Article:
A year later, the dark and menacing clouds that hovered over The Nation 's November 2, 2004 cover ("Four More Years") seem to be slowly lifting. Millions of us are organizing, agitating, mobilizing--and there are many hard-fought victories to celebrate.The attempt to destroy Social Security has been successfully blocked, the movement for withdrawal has captured the majority of the public's support, the mainstream media is slowly rousing from its slumbers, the White House's surveillance state is being revealed, there is talk of impeachment in the air, Vice President for Torture Cheney suffered a stinging rebuke when John McCain's torture ban passed, the GOP is mired in corruption and cronyism ( "Jack Abramoff seems to have the whole party on his payroll,"Katha Pollitt writes in her end of year review for The Nation), and scores of local, statewide, and national victories have been won. Here are some of my favorite "sweet victories" of '05--to savor as we head into 2006.

Electoral Reform

Portland, Oregon becomes the first city in the country to approve full public financing of elections.

Connecticut passes the strongest campaign finance reform bill in the country, banning contributions from lobbyists and state contractors. Additionally, the legislation creates a publicly funded election system encompassing all statewide races, including House and Senate seats (also a first).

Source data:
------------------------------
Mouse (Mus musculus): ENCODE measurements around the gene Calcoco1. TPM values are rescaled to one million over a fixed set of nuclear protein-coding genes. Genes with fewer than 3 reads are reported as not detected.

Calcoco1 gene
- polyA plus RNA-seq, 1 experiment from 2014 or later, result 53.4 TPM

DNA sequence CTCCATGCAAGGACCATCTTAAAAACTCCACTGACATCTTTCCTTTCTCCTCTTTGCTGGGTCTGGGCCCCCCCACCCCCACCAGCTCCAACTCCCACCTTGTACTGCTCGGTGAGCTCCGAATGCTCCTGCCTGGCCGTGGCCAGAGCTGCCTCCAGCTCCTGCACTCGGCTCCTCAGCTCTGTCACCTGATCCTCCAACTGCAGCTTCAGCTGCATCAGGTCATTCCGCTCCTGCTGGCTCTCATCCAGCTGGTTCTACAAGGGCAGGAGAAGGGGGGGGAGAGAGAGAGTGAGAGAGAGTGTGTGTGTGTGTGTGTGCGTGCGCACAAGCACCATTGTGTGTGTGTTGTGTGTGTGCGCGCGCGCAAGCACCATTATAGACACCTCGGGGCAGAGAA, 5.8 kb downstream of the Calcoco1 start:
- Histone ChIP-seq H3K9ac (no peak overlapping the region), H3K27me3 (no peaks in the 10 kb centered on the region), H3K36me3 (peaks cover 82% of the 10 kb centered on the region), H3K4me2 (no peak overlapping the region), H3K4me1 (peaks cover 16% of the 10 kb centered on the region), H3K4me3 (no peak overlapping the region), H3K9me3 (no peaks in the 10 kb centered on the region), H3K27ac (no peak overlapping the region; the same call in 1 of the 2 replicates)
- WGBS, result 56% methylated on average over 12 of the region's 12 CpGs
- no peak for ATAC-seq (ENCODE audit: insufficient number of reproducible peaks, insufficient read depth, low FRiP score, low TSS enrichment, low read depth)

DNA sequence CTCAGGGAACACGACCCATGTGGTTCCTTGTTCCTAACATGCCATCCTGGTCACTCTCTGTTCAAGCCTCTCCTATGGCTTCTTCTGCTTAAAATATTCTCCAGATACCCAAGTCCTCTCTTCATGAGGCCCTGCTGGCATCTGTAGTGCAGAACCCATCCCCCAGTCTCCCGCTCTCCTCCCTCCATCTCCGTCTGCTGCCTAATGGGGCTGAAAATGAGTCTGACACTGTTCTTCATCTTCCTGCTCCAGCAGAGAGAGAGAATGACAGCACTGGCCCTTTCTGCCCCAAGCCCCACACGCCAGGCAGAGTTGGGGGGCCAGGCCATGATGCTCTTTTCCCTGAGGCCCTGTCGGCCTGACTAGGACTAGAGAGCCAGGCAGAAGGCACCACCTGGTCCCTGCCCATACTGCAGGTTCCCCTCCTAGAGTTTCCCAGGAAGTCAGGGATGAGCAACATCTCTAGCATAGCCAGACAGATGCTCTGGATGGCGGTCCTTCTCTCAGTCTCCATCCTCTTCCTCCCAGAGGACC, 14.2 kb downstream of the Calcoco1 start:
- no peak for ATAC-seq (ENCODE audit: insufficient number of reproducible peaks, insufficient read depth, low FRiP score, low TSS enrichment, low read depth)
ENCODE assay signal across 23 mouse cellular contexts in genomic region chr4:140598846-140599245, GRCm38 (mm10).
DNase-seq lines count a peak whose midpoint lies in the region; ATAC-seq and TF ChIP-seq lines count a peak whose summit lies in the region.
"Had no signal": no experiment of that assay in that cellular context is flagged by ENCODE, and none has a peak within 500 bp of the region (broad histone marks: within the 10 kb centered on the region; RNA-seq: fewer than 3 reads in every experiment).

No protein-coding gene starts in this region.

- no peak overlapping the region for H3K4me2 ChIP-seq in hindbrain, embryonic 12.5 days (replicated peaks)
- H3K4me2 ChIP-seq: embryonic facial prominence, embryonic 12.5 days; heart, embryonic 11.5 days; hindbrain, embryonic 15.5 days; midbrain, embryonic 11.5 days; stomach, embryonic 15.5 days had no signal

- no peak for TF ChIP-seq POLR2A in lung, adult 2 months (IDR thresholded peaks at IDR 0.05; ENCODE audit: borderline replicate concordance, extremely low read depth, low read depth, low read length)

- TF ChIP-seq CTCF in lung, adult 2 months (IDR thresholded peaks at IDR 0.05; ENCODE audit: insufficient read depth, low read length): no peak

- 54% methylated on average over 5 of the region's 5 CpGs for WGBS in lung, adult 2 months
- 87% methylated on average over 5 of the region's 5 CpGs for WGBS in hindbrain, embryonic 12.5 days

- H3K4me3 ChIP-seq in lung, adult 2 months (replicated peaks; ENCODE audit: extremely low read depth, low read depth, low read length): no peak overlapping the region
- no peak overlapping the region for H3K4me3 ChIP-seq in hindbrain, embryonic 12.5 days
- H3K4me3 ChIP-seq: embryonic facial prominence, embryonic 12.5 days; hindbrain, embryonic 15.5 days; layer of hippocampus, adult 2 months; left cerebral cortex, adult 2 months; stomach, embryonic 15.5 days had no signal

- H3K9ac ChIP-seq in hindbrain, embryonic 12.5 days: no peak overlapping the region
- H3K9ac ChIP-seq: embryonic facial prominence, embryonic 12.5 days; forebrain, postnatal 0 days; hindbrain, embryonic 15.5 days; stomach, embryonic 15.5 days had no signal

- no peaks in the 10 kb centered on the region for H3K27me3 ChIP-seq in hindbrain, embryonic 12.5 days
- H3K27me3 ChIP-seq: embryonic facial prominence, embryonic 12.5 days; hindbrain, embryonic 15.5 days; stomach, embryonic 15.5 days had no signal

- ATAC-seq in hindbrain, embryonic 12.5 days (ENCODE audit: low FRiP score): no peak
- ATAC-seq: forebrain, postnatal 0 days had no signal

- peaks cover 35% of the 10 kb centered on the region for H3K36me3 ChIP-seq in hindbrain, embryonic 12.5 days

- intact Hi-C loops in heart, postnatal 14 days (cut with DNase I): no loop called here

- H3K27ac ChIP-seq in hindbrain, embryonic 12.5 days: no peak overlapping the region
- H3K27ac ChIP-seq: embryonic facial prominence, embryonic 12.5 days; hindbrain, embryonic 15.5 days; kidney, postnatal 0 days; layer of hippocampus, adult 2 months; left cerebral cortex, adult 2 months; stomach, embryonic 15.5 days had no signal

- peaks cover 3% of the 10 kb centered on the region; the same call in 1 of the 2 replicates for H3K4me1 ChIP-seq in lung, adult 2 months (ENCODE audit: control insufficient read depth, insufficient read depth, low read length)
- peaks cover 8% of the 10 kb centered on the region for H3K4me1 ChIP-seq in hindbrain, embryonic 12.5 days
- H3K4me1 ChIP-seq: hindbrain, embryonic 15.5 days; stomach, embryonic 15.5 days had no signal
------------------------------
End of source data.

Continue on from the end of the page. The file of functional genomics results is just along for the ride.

Civil Rights and Civil Liberties

Maine becomes the sixth and final New England state to outlaw discrimination against homosexuals in employment, housing, credit, public accommodations, and education.

Residents of Topeka, Kansas rejected Fred "Got Hates Fags" Phelps' attempt to overturn the city's ordinance banning discrimination of gays in municipal hiring. And in the city council primary, Phelps' granddaughter and fellow anti-gay activist, Jael Phelps, lost big to Topeka's first and only openly gay council member, Tiffany Muller.

Massachusetts General Hospital announced the creation of the Disparities Solution Center--the first institution specifically dedicated to bridging the racial gap in health care service.

Iowa's Governor Tom Vilsack restored voting rights to thousands of Iowans, reversing an unjust state law that imposes lifetime disenfranchisement for anyone convicted of a felony. Reform was badly needed in Iowa, where, despite the state's two percent black population, 25 percent of those affected by the disenfranchisement law were African-American--the highest percentage in the country. In March, Nebraska also overturned its lifetime disenfranchisement law for convicted felons, and currently only four states--Alabama, Florida, Kentucky, and Virginia--continue to uphold this absurdly punitive law.

Montana became the fifth state to officially condemn the USA Patriot Act. Joining Alaska, Hawaii, Maine, and Vermont--not to mention more than 375 local governments--Montana's state legislature passed the strongest statewide resolution against the Patriot Act yet.

Environment and Health